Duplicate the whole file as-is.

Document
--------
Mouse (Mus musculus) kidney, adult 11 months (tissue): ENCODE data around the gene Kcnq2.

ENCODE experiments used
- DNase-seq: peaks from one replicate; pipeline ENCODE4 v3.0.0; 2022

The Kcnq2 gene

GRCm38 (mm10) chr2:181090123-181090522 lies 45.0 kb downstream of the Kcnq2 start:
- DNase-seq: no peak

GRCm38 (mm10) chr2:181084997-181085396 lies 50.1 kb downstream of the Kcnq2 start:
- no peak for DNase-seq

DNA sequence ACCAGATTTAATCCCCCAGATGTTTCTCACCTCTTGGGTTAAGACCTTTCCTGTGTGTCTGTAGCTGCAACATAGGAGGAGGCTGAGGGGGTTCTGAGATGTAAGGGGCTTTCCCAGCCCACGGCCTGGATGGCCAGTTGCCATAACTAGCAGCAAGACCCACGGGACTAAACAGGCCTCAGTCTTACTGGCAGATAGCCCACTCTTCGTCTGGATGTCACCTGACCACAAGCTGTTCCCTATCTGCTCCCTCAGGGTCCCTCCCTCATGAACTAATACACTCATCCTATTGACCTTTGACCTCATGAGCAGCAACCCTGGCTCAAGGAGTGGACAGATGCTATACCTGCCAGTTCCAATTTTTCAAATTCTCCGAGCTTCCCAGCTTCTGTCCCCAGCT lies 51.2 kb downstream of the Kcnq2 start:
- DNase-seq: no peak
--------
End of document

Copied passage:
Mouse (Mus musculus) kidney, adult 11 months (tissue): ENCODE data around the gene Kcnq2.

ENCODE experiments used
- DNase-seq: peaks from one replicate; pipeline ENCODE4 v3.0.0; 2022

The Kcnq2 gene

GRCm38 (mm10) chr2:181090123-181090522 lies 45.0 kb downstream of the Kcnq2 start:
- DNase-seq: no peak

GRCm38 (mm10) chr2:181084997-181085396 lies 50.1 kb downstream of the Kcnq2 start:
- no peak for DNase-seq

DNA sequence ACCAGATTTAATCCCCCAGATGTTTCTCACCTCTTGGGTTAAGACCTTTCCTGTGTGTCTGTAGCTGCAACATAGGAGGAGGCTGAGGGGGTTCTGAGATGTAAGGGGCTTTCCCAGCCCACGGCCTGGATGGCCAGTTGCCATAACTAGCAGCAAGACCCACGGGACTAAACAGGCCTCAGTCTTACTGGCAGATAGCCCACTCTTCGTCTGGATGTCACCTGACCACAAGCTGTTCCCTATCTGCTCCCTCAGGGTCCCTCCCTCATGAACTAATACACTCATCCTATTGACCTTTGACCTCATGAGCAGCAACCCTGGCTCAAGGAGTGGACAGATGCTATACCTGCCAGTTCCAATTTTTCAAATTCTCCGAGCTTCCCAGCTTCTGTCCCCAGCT lies 51.2 kb downstream of the Kcnq2 start:
- DNase-seq: no peak